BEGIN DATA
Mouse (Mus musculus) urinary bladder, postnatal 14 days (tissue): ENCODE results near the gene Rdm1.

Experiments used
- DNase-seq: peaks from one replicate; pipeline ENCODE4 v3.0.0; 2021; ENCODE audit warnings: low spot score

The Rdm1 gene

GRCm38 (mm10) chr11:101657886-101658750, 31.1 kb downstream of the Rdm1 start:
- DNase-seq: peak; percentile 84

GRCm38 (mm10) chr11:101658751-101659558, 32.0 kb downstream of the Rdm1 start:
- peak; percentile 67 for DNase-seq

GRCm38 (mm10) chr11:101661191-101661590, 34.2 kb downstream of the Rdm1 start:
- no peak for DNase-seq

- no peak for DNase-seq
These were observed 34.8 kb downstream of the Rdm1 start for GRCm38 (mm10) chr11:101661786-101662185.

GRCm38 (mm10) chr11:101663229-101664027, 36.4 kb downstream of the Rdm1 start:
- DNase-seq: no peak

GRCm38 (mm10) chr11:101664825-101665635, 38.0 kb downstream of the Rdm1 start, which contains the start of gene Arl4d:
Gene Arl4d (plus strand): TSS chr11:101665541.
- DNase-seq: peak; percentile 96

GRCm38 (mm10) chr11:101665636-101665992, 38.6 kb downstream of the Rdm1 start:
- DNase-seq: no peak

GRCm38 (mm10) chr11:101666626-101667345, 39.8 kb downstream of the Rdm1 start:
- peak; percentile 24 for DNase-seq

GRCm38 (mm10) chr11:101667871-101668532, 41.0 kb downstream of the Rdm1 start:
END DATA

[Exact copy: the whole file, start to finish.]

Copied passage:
Mouse (Mus musculus) urinary bladder, postnatal 14 days (tissue): ENCODE results near the gene Rdm1.

Experiments used
- DNase-seq: peaks from one replicate; pipeline ENCODE4 v3.0.0; 2021; ENCODE audit warnings: low spot score

The Rdm1 gene

GRCm38 (mm10) chr11:101657886-101658750, 31.1 kb downstream of the Rdm1 start:
- DNase-seq: peak; percentile 84

GRCm38 (mm10) chr11:101658751-101659558, 32.0 kb downstream of the Rdm1 start:
- peak; percentile 67 for DNase-seq

GRCm38 (mm10) chr11:101661191-101661590, 34.2 kb downstream of the Rdm1 start:
- no peak for DNase-seq

- no peak for DNase-seq
These were observed 34.8 kb downstream of the Rdm1 start for GRCm38 (mm10) chr11:101661786-101662185.

GRCm38 (mm10) chr11:101663229-101664027, 36.4 kb downstream of the Rdm1 start:
- DNase-seq: no peak

GRCm38 (mm10) chr11:101664825-101665635, 38.0 kb downstream of the Rdm1 start, which contains the start of gene Arl4d:
Gene Arl4d (plus strand): TSS chr11:101665541.
- DNase-seq: peak; percentile 96

GRCm38 (mm10) chr11:101665636-101665992, 38.6 kb downstream of the Rdm1 start:
- DNase-seq: no peak

GRCm38 (mm10) chr11:101666626-101667345, 39.8 kb downstream of the Rdm1 start:
- peak; percentile 24 for DNase-seq

GRCm38 (mm10) chr11:101667871-101668532, 41.0 kb downstream of the Rdm1 start: